Arcadia owner Sir Philip Green may take on retailers ranging from Marks & Spencer to Tesco by opening convenience stores in branches of his Bhs chain.

The tycoon said there is demand from Bhs customers for a food offer and approximately 150 stores already have food permission.

Green, who also heavily downplayed speculation that he intends to sell Bhs, said a convenience food format has been developed.

A final decision has not yet been made about whether to enter the £36bn market, which is forecast by industry body IGD to grow to be worth £46bn by 2018.

Bhs cafes and restaurants serve 250,000 customers a week and customer research revealed that 80% of the retailer’s shoppers would be keen to buy food alongside the other lines stocked such as fashion and homewares. The retailer has stocked food in the past, but not for many years.

Speaking at the annual results breakfast for Arcadia executives, Green said: “Every one of the major supermarkets seems to think it [convenience] is the way to go. Our customers have said they’d like to buy food. We might have a shot at it.”

Green said that if a decision was made to go ahead, the likelihood would be that it would appoint “a world champion” in food retail to lead the operation.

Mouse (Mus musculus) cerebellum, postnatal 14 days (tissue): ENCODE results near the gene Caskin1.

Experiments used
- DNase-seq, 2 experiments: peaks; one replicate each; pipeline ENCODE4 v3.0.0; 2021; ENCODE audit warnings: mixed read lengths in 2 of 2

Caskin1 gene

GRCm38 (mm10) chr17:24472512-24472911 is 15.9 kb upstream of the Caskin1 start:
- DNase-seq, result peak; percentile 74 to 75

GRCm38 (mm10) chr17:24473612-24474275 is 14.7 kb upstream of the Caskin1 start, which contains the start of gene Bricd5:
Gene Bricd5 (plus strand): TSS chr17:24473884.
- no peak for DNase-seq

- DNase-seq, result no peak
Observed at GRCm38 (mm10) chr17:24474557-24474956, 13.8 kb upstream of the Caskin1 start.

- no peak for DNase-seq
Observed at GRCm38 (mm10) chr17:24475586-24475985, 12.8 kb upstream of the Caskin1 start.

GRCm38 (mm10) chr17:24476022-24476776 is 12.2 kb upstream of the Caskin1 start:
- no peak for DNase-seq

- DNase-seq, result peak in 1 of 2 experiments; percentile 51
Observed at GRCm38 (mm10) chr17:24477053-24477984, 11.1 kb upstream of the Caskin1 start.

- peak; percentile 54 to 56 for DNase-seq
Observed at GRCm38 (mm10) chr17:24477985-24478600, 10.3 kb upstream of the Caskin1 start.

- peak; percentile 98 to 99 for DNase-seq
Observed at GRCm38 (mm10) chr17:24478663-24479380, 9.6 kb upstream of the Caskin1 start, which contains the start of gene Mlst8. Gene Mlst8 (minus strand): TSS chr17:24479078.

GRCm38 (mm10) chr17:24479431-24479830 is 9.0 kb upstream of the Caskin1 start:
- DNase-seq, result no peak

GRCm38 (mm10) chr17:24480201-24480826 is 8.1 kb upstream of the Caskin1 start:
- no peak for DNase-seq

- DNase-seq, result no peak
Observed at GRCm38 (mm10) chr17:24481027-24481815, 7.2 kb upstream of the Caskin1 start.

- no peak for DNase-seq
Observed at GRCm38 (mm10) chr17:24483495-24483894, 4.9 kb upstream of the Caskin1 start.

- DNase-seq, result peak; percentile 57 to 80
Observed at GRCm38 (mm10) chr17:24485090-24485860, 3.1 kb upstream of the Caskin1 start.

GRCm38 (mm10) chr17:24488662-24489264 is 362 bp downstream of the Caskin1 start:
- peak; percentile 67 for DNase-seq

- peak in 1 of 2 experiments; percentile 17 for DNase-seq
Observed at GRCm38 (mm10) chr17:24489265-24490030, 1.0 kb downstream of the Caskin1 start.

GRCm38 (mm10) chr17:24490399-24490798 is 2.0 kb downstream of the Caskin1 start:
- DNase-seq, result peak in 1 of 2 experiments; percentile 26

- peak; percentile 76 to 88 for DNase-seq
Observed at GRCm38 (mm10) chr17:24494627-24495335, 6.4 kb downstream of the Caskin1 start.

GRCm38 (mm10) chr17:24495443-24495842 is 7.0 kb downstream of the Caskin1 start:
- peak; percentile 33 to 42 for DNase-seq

Convenience is one of the fastest growing and most competitive food retail markets and the leading grocers are keen to expand their estates. M&S recently unveiled plans to add another 150 Simply Food stores to its UK estate, and Sainsbury’s reported yesterday that its convenience business grew by 20% in the first half.

Green also appeared to dismiss speculation that he will sell Bhs. He said: “We are not in negotiations with anybody, at all.”

He added: “Does that mean it’s not for sale? Nothing’s not for sale.”

Arcadia, which owns retailers including Topshop, Miss Selfridge and Dorothy Perkins, revealed that in the year to August 31 underlying pre-tax profit before exceptional items was £167.8m, up 0.5% from £166.9m the previous year.

Total sales jumped to £2.74bn, up 2% against £2.68bn the prior year but like-for-like sales slipped 2.7%.